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Feathers by Jacqueline Woodson
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This is the story of how one white boy enters and all black school. A young girl takes interest in the new boy and this mixes everything up. The young girl starts seeing lots o things in a different light.

I would use this book for 4th grade and up. It is a great story that teaches children how to look at things from different perspectives. ( )
  breksarah | Apr 24, 2014 |
Another great book by Jacqueline Woodson. The main point I got from this book is Jesus lives in all of us. I am not sure if that is what you will get from it, but I think it is what made this book a great book for me. A new kid that everyone calls Jesus comes to town, and he is the only white guy in a black classroom. Everyone starts questioning if he is Jesus or not because he is unique in many ways. This book takes you on a journey from the eyes of a little girl who isn't sure about many things until the end of the book. Its a great read! I recommend it! I loved it! ( )
  CMJohnson | Feb 26, 2014 |
The more of Jacqueline Woodson’s works I read, the more I love her. Her writing leaves me deep in thought, and “Feathers” did not disappoint. I fell in love with all the characters, even Trevor, the bully, and Maribel, the snob. Woodson creates characters that are well rounded and relatable. For instance, Frannie, the main character, is a very introspective little girl, but she has selfish thoughts as well. She’s not perfect. Trevor is not just a mean little boy but a boy who is deeply hurt by his father’s absence. Samantha is not just a goody-two-shoes but a girl trying to be the best person she can be. I love how Woodson uses poetic language to bring home powerful messages. Such as when Frannie says about Trevor, ““Even though he was mean all the time, the sun still stopped and colored him and warmed him- like it did to everybody else”. Trevor is just a boy, like everyone else in the sixth grade. “Feathers” carries a message of hope and that no one is just one person. We are many things rolled into one. ( )
  Tammie14 | Oct 28, 2013 |
I loved this book. It would be good for middle or high school students. The main character, Frannie, is very easy to relate to and very likable. This book could be used to teach about bullying, hope, kindness, and/or racism. ( )
  Alyssa-Schoenborn | Oct 2, 2013 |
Through her daily living, sixth grade Frannie experiences and feels many new emotions. Her understanding of interactions grow throughout the book.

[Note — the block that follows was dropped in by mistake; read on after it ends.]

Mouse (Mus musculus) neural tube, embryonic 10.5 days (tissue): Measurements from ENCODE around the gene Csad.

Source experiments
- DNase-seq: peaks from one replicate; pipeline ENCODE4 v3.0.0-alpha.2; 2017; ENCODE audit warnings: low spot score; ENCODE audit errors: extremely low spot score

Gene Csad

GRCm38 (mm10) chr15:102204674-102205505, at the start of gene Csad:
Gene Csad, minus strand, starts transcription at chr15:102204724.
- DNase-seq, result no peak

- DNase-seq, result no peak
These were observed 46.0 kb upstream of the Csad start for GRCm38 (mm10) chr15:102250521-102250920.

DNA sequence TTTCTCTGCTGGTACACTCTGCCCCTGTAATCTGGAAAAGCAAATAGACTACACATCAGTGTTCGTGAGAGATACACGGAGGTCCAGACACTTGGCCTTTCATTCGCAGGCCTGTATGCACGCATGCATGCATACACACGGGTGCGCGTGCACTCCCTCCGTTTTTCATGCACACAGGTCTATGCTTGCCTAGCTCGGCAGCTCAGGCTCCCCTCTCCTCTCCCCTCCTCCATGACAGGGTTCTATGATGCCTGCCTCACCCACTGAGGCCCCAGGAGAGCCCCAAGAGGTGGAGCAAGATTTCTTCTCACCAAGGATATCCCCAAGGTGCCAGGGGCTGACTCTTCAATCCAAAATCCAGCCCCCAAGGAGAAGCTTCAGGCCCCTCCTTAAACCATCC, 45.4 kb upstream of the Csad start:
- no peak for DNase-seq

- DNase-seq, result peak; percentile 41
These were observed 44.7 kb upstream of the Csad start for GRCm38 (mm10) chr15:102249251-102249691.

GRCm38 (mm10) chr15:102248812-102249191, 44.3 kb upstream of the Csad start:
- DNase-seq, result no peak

I really enjoy Woodson's writing. She is able to capture what may be true feelings of a sixth grade girl. However, I felt the story dragged a bit and just wasn't enticing. (2.75/5)

Originally posted on: Thoughts of Joy ( )
  ThoughtsofJoyLibrary | Aug 12, 2013 |
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His coming into the classroom that morning was the only new thing.
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Amazon.com Product Description (ISBN 0399239898, Hardcover)

View our feature on Jacqueline Woodson's Feathers.

“Hope is the thing with feathers” starts the poem Frannie is reading in school. Frannie hasn’t thought much about hope. There are so many other things to think about. Each day, her friend Samantha seems a bit more “holy.” There is a new boy in class everyone is calling the Jesus Boy. And although the new boy looks like a white kid, he says he’s not white. Who is he?

During a winter full of surprises, good and bad, Frannie starts seeing a lot of things in a new light—her brother Sean’s deafness, her mother’s fear, the class bully’s anger, her best friend’s faith and her own desire for “the thing with feathers.”

Jacqueline Woodson once again takes readers on a journey into a young girl’s heart and reveals the pain and the joy of learning to look beneath the surface.



(retrieved from Amazon Mon, 30 Sep 2013 13:59:02 -0400)

(see all 5 descriptions)

When a new, white student nicknamed "The Jesus Boy" joins her sixth grade class in the winter of 1971, Frannie's growing friendship with him makes her start to see some things in a new light.

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